Miranda Esmonde-White: A Montreal Stretch & Strength Maverick
Miranda Esmonde-White is a Montreal stretch instructor, TV fitness personality, anti-aging author, and former ballerina who designed Essentrics, a low-impact exercise strength and stretch program after a disabling foot injury and chronic lower back pain cut her dance career short.
Essentrics: From Pro Hockey Players to Seniors
Usually, exercise is associated with sweat and strain. Essentrics is the polar opposite, a fluid low-impact exercise strength and stretch method that both enhances athletic performance—Olympic divers Alexandre Despatie, Meaghan Benfeito and Roseline Filion use Classical Stretch as well as NHL hockey players and Cirque du Soleil students—while improving the quality of life of seniors, breast cancer survivors as well as back pain, knee pain, hip pain and fibromyalgia sufferers. It also reportedly helps everyday people trim their waistlines and slenderize the shape of their bodies.
Combining elements of tai chi, physiotherapy, PNF, chiropractic movement, ballet, and yoga, some of Miranda's fans claim to have regained up to an inch of lost height by faithfully adhering to the program.
Learn Classical Stretch (and Basic Anatomy) For Free
Esmonde-White's Classical Stretch TV program has been PBS' #1 fitness show for over a decade. Led by Esmonde-White, the show is based on the Essentrics method. she consistently explains what you're doing and why you're doing it in a way that's easy to understand without underestimating viewer intelligence.
More About Miranda Esmonde-White
A ballet dancer who had to cut her career short in her early twenties due to a foot injury, Esmonde-White developed Essentrics over 20 years ago, healing her own foot lower back pain in the process. After testing it on herself and seeing results, she decided to share it with the public.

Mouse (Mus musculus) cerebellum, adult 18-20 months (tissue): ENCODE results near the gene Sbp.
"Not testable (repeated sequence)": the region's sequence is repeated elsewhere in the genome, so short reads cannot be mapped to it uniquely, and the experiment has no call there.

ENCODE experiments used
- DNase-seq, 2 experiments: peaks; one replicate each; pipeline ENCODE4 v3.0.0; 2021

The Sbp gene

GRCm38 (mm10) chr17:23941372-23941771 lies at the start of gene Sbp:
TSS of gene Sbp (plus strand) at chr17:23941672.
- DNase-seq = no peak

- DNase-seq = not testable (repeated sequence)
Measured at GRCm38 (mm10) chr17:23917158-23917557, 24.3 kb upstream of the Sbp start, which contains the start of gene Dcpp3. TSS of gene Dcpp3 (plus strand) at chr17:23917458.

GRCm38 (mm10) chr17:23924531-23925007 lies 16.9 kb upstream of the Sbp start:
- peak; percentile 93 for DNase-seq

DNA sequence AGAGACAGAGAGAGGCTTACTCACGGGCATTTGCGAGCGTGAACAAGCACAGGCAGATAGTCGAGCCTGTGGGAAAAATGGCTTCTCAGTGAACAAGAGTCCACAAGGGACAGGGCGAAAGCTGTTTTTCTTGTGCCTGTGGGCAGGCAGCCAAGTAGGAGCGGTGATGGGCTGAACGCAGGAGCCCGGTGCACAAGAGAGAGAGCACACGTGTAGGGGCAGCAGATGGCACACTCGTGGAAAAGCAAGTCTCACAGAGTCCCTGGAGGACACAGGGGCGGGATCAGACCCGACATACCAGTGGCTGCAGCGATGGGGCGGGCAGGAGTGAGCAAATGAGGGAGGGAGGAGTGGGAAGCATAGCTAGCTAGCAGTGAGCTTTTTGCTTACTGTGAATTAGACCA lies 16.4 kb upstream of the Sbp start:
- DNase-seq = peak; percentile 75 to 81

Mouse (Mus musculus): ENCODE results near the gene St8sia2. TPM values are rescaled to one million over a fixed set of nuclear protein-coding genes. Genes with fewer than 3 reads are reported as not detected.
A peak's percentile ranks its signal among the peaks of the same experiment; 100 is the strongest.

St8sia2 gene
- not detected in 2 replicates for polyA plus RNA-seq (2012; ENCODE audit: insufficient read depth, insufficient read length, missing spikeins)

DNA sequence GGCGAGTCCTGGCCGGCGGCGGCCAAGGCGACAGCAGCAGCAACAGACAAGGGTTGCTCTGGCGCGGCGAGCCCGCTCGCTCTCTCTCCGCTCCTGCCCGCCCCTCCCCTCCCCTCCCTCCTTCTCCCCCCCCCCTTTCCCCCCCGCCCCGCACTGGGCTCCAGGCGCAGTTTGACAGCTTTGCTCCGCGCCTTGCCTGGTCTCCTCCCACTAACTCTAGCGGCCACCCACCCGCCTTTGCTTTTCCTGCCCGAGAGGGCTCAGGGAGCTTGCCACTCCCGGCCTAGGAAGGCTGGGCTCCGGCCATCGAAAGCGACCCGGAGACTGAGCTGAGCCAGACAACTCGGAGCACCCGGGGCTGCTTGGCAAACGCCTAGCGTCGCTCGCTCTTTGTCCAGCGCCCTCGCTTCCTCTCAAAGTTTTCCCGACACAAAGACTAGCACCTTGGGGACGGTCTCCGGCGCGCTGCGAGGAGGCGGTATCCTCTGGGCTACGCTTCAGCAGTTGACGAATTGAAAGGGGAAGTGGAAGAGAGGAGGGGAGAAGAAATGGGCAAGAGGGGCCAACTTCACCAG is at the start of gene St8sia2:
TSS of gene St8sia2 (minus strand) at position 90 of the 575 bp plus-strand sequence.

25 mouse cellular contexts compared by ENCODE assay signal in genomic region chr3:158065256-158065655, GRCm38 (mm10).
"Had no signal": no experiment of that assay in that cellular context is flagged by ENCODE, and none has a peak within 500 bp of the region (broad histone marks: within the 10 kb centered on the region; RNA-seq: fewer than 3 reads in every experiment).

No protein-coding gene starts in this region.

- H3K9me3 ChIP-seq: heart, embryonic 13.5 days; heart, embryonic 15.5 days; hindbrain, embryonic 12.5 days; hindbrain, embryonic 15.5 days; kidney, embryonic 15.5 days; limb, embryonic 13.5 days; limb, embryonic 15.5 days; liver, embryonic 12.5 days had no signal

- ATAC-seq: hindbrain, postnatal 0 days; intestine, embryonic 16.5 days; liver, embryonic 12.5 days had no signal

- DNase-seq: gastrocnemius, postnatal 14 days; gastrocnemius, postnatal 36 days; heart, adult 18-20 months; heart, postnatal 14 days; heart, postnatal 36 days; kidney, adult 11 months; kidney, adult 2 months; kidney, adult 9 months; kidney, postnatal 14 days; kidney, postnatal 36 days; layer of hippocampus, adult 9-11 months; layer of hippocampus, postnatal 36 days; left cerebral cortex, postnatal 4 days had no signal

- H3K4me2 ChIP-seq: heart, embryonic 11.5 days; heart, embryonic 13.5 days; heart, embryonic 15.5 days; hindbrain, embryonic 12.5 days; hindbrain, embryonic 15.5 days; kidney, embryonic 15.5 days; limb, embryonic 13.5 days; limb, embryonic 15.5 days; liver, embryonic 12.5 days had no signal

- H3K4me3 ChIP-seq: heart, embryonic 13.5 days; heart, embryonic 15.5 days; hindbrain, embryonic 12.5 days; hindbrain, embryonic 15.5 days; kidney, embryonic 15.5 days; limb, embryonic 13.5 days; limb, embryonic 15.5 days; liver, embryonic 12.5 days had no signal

Her students showed remarkable improvement: some were regaining lost mobility and experiencing less body pain, with some reporting superior pain relief benefits than what they were experiencing with prescription medication. Miranda also started to notice people were losing inches from their waist, arms were no longer jiggling, even neck wattles and saddlebags were disappearing. Her students were developing longer, leaner bodies. Some exercises even seemed to promote staying regular.
Eventually, Esmonde-White got her big break and signed a deal with PBS to present her stretch and strength program on television.
But as if right on cue, she was diagnosed with breast cancer at practically the same time, with surgery scheduled just six weeks before the show was to begin taping. After the surgery, Esmonde-White couldn't raise her arm above her waist and fell into a depression over fears she would never teach again.
But recover in time for taping, she did, using her own moves. The rest is Classical Stretch history.
Esmonde-White has since developed programs specifically designed to help breast cancer survivors going through the same trauma rehabilitate and get through what's often the darkest period of their lives.
Visit Classical Stretch's breast cancer rehabilitation website for more information.